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p. 375.

forward enabled him to keep his station in society, and cultivate the Cumb. friendship of many eminent persons, who, whilst they smiled at his Mem.

vol. i. eccentricities, esteemed him for his genius and good qualities.

Garrick was followed to the Abbey by a long extended train of friends, illustrious for their rank and genius. I saw old Samuel Johnson standing beside his grave, at the foot of Shakspeare's monument, and bathed in tears. A few succeeding years laid him in earth; and though the marble shall preserve for ages the exact resemblance of his form and features, his own strong pen has pictured out a transcript of his mind, that shall outlive that and the very language which he laboured to perpetuate. Johnson's best days were dark; and only when his life was far in the decline, he enjoyed a gleam of fortune long withheld. Compare him with his countryman and contemporary last mentioned, and it will be one instance among many, that the man who only brings the muse's bantlings into the world has a better lot in it than he who has the credit of begetting them.

Shortly after Garrick's death, Dr. Johnson was told in a large company, 'You are recent from your Lives of the Poets: why not add your

friend Garrick to the number?' Johnson's answer was, I do not like to be officious; but if Mrs. Garrick will desire me to do it, I shall be very willing to pay that last tribute to the memory of the man I loved.' This sentiment was conveyed to Mrs. G. but no answer was ever received.

“ The expanse of matter which Johnson had found room for in his intellectual storehouse, the correctness with which he had assorted it, and the readiness with which he could turn to any article that he wanted to make present use of, were the properties in him which I contemplated with the most admiration. Some have called him a savage; they were only so far right in the resemblance, as that, like the savage,

he never came into suspicious company without his spear in his hand and his bow and quiver at his back.

*

*

* 1

“ As a poet, his translations of Juvenal gave him a name in the world, and gained him the applause of Pope. He was a writer of tragedy, but his Irene gives him no conspicuous rank in that department. As an essayist he merits more consideration : his Ramblers are in every body's hands; about them opinions vary, and I rather believe the style of these essays is not now considered as a good model ; this he corrected in his more advanced age, as may be seen in his Lives of the Poets, where his diction, though occasionally elaborate and highly metaphorical, is not nearly so inflated and ponderous as in the Ramblers. He was an acute and able critic; the enthusiastic admirers of Milton and the friends of Gray will have something to

? [Here followed the passage introduced antc, vol. v. p. 301, n._Ed.]

Mem.

p. 361.

Cumb. complain of, but criticism is a task which no man executes to all

men's satisfaction. His selection of a certain passage in the Mourning vol. i.

Bride of Congreve, which he extols so rapturously, is certainly a most unfortunate sample; but unless the oversights of a critic are less pardonable than those of other men, we may pass this over in a work of merit, which abounds in beauties far more prominent than its defects, and much more pleasing to contemplate. In works professedly of fancy he is not very copious; yet in his Rasselas we have much to admire, and enough to make us wish for more. It is the work of an illuminated mind, and offers many wise and deep reflections, clothed in beautiful and harmonious diction We are not indeed familiar with such personages as Johnson has imagined for the characters of his fable, but if we are not exceedingly interested in their story, we are infinitely gratified with their conversation and remarks. In conclusion, Johnson's era was not wanting in men to be distinguished for their talents, yet if one was to be selected out as the first great literary character of the time, I believe all voices would concur in naming him. Let me here insert the following lines, descriptive of his character, though not long since written by me, and to be found in a public print:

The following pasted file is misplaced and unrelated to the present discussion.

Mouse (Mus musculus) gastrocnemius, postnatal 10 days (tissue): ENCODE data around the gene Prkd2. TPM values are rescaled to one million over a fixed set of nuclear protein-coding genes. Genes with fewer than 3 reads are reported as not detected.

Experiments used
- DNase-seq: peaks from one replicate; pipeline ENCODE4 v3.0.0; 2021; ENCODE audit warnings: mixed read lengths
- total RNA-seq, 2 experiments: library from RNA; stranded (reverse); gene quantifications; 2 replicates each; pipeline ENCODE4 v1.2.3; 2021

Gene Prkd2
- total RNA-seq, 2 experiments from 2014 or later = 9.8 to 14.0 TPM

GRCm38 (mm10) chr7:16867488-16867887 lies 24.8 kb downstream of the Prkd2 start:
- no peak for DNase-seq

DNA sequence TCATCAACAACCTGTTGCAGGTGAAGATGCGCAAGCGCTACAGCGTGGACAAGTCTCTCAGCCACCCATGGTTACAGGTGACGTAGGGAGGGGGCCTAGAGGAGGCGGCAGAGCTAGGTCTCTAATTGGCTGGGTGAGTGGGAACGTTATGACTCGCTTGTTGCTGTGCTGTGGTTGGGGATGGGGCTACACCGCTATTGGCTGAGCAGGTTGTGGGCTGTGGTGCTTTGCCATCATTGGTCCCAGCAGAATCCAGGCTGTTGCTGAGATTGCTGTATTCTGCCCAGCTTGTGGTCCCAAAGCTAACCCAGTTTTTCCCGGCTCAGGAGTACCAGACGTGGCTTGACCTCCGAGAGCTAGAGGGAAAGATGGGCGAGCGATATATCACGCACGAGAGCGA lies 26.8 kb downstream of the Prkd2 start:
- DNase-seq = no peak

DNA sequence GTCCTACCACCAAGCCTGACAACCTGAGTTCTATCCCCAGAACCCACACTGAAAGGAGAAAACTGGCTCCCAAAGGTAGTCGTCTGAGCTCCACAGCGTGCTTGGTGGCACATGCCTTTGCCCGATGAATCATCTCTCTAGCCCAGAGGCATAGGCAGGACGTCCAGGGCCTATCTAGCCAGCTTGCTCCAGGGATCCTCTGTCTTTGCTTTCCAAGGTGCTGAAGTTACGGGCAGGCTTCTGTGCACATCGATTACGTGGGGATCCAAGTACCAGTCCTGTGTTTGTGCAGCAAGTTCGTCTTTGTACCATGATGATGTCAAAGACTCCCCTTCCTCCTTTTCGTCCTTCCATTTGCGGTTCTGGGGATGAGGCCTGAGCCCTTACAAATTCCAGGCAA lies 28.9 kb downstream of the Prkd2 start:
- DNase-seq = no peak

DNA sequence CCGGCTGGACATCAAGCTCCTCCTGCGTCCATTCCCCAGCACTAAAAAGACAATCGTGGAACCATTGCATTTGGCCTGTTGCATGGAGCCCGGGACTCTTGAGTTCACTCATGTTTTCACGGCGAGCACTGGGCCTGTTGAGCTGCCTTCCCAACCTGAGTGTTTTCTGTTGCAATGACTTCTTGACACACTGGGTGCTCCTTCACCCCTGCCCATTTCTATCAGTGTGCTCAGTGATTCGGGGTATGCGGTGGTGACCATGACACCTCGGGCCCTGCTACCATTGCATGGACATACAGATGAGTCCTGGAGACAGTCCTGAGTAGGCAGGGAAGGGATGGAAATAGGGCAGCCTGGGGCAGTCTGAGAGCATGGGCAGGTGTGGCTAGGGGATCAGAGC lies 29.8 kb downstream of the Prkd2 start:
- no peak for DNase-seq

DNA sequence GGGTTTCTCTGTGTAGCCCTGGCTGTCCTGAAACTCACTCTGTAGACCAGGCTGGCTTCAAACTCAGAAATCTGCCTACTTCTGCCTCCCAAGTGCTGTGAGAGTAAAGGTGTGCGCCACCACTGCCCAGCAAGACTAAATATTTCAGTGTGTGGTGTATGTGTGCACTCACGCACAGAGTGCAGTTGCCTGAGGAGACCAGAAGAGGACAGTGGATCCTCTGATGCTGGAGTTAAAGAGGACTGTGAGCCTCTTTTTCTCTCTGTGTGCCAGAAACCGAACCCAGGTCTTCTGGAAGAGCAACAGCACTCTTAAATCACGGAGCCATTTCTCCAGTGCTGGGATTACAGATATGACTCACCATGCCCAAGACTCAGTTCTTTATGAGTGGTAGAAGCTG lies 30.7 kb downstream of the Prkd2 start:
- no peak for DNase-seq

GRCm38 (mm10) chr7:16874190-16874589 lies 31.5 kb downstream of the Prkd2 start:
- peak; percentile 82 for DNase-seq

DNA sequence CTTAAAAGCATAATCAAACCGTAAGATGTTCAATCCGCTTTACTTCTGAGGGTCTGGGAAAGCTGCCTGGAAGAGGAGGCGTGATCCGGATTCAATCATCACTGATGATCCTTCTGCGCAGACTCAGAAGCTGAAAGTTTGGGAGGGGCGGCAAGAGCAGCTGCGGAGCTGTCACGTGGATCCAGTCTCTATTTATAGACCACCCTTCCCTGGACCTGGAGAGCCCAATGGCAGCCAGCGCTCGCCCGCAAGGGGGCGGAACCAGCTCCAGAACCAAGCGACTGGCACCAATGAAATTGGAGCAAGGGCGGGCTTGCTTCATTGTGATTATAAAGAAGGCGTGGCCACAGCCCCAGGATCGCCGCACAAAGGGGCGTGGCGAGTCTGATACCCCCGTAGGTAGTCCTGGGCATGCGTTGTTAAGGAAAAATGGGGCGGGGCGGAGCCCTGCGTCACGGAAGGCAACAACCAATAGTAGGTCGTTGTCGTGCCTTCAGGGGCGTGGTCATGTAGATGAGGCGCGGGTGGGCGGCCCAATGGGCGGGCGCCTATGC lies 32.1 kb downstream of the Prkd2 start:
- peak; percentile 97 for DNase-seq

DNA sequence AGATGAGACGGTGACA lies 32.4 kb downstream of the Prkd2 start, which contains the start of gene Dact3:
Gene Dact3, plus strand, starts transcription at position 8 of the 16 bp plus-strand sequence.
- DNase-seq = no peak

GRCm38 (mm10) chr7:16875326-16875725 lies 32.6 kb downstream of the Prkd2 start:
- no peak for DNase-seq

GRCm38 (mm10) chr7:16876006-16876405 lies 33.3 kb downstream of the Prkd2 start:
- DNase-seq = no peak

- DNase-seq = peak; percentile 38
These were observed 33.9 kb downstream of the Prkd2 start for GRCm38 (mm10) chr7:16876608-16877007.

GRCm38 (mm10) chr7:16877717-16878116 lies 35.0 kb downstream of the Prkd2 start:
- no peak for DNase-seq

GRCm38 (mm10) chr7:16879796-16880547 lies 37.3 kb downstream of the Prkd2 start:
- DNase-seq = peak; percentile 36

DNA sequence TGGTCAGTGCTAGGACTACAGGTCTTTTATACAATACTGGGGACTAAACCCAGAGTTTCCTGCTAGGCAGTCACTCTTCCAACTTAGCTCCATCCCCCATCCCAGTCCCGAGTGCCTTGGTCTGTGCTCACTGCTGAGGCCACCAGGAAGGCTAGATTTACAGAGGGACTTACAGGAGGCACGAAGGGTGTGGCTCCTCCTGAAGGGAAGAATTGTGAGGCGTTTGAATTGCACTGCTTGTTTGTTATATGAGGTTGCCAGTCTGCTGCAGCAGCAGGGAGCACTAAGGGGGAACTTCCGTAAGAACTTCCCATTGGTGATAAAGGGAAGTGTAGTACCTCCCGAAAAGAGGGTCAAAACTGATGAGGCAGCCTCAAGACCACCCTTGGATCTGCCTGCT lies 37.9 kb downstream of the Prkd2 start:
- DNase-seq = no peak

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“Herculean strength and a Stentorian voice,

Of wit a fund, of words a countless choice :
In learning rather various than profound,
In truth intrepid, in religion sound:
A trembling form and a distorted sight,
But firm in judgment and in genius bright;
In controversy seldom known to spare,
But humble as the publican in prayer ;
To more than merited his kindness, kind,
And, though in manners harsh, of friendly mind;
Deep tinged with melancholy's blackest shade,
And, though prepared to die, of death afraid
Such Johnson was; of him with justice vain,
When will this nation see his like again ?”

Ched.
Letters,

Lord Chedworth, in his Letters to the Rev. Mr. Crompton, relates the

following Anecdote.

p. 222.

“When I was last in town I dined in company with the eminent Mr. C. 1 of whom I did not form a high opinion. He asserted that Dr. Johnson originally intended to abuse Paradise Lost, but being

[Mr. Crompton informs the editor, that this was the Rev. William Coxe, who had recently published his travels.-Ed.]

222.

informed that the nation would not bear it, he produced the critique Ched. which now stands in the Life of Milton, and which he admitted to be Letters, excellent. I contended that Dr. Johnson had there expressed his real

p. opinion, which no man was less afraid of delivering than Dr. Johnson, that the critique was written con amore, and that the work was praised with such a glow of fondness, and the grounds of that praise were so fully and satisfactorily unfolded, that it was impossible Dr. Johnson should not have felt the value of the work, which he had so liberally and rationally commended. It came out afterwards that Dr. Johnson had disgusted Mr. C[oxe]. He had supped at Thrale's one night when he sat near the upper end of the table, and Dr. Johnson near the lower end; and having related a long story which had very much delighted the company, in the pleasure resulting from which relation Dr. Johnson had not (from his deafness and the distance at which he sat) participated, Mrs. Thrale desired him to retell it to the doctor. C[oxe] complied, and going down to the bottom of the table, bawled it over again in Dr. Johnson's ear: when he had finished, Johnson replied, 'So, sir, and this you relate as a good thing: at which C[oxe] fired. He added to us, “Now it was a good thing, because it was about the King of Poland.' Of the value of the story, as he did not relate it, I cannot judge; but I am sure you will concur with me that it was not therefore necessarily a good thing because it was about a king. I think Johnson's behaviour was indefensibly rude, but from the sample I had of C[oxe]'s conversation, I am led to suspect that Johnson's censure was not unfounded.”